Hybrid electric vehicles, which first appeared a decade earlier, are now selling steadily in those regions as well.
Sales of EVs have not lived up to automakers’ expectations and politicians’ proclamations, but the market is expanding steadily as fuel prices remain high and consumers increasingly seek alternatives to internal combustion engines.
However, according to a new report from Pike Research, annual worldwide sales of plug-in electric vehicles will reach 3.8 million by 2020.
Hybrid electric vehicles are forecast to be the largest segment of electrified vehicles throughout the forecast period, with sales anticipated to reach 2.1 million in 2020, or 2.1% or the total vehicle market compared to 1.8% for plug-in electric vehicles.
Despite political targets that are likely to be missed, these assumptions point to robust growth worldwide for electric vehicles, with hybrids growing at a compound annual growth rate (CAGR) of 6%, and plug-in electric vehicles (combined plug-in hybrid and battery electric) growing at a CAGR of 39% between 2012 and 2020.
Japan, the United States, and China are anticipated to be the largest markets, with Japan accounting for between 45% and 50% of the global hybrid electric vehicle market.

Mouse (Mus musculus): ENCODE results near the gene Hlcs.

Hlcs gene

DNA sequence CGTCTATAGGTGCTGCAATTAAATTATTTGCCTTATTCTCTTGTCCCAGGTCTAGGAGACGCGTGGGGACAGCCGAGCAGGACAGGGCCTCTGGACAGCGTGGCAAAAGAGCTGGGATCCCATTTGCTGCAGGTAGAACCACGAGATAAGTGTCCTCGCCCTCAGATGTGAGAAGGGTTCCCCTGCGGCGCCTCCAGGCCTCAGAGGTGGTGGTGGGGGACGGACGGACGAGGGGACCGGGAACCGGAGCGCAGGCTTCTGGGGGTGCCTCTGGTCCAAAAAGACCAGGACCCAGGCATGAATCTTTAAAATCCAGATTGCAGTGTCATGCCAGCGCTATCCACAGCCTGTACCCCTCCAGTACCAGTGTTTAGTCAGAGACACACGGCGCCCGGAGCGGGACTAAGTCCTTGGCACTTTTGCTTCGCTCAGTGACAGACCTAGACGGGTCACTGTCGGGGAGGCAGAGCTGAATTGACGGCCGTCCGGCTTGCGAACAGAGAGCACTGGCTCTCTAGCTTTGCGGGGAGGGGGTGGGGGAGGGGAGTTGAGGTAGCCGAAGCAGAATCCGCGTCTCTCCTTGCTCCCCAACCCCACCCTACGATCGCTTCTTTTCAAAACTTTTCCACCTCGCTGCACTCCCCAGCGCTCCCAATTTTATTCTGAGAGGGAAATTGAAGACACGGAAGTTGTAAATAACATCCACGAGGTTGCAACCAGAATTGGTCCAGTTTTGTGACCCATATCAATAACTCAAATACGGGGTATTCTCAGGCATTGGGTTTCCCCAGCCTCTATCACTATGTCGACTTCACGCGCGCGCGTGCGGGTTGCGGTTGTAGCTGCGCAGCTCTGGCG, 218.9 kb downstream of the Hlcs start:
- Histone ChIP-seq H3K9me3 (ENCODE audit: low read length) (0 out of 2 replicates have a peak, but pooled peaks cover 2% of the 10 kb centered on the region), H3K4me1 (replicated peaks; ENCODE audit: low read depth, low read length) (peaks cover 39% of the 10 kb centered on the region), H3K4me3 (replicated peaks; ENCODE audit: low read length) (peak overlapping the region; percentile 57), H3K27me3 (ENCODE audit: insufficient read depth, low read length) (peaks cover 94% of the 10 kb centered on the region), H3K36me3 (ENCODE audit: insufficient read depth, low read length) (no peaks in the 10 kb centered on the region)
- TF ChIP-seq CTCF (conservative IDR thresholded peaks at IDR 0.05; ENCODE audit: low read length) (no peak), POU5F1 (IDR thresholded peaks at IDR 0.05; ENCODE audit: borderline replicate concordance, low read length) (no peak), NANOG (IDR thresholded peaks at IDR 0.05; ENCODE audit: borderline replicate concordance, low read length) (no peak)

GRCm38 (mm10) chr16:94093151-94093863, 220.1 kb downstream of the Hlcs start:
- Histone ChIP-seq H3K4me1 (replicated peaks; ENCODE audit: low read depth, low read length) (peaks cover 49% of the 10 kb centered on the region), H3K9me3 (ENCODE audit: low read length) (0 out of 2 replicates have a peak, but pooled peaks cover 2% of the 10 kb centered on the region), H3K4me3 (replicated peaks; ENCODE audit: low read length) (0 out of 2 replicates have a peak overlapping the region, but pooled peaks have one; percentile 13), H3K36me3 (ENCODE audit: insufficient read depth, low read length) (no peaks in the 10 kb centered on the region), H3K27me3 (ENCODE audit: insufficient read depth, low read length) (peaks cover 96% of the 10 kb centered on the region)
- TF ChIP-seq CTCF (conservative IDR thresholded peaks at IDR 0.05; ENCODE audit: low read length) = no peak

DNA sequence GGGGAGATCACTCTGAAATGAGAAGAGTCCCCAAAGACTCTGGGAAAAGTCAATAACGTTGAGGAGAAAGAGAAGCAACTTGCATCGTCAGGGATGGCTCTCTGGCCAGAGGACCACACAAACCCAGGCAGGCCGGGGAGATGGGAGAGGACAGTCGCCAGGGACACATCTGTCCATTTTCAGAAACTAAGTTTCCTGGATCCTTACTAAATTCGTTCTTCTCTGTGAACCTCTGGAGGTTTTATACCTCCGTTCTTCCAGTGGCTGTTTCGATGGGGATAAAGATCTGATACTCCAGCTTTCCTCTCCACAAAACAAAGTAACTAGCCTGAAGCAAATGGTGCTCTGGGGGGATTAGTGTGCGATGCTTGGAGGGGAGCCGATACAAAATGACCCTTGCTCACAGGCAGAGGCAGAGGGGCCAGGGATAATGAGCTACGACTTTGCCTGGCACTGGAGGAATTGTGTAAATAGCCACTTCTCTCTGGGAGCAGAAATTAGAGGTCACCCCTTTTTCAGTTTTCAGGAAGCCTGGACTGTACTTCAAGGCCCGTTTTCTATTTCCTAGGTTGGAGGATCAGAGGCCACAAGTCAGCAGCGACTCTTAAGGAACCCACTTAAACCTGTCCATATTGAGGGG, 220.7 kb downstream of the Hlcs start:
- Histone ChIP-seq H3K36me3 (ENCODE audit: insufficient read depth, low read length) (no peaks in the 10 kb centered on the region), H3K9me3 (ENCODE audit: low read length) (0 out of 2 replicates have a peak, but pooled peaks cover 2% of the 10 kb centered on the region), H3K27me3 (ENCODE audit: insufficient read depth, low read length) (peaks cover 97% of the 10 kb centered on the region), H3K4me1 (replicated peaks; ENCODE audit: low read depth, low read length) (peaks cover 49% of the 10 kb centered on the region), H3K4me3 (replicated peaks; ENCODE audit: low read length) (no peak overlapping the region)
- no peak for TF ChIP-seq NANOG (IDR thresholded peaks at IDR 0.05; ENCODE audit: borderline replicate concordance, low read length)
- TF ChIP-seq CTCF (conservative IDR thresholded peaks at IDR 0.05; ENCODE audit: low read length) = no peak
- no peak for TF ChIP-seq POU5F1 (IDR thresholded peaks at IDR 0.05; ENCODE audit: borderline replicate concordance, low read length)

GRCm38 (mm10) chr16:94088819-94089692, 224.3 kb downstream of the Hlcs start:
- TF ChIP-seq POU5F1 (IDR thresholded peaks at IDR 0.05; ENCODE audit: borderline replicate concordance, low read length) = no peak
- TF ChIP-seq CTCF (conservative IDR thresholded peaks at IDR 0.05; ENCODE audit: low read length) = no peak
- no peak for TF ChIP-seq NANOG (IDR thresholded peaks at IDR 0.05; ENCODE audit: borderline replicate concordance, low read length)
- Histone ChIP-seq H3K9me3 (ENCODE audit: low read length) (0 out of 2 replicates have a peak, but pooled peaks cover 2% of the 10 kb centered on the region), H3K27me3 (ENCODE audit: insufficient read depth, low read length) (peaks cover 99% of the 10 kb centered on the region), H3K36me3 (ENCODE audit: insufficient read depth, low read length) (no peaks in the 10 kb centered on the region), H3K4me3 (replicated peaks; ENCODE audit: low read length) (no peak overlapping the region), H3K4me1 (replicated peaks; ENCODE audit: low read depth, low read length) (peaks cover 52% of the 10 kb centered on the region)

While Japan is anticipated to be the largest market for hybrids in 2020 accounting between 45% and 50%, the United States is anticipated to be the largest market for plug-in electric vehicles that year. However, European countries, with the combination of high gas prices and supportive government policies, are anticipated to have the highest concentrations of plug-in electric vehicles.
The plug-in electric vehicle sector can be split into two vehicle categories, plug-in hybrid electric vehicles and battery electric vehicles. According to the report, the number of plug-in hybrids sold in most regions is expected to be lower than battery electric vehicles, except for North America and Latin America. In these regions, the longer driving range of plug-in hybrids is expected to prove more attractive to consumers. In other regions, the high cost of petroleum fuels, large number of battery electric vehicles available, and dense urban areas are anticipated to contribute to higher sales of battery electric vehicles than plug-in hybrids.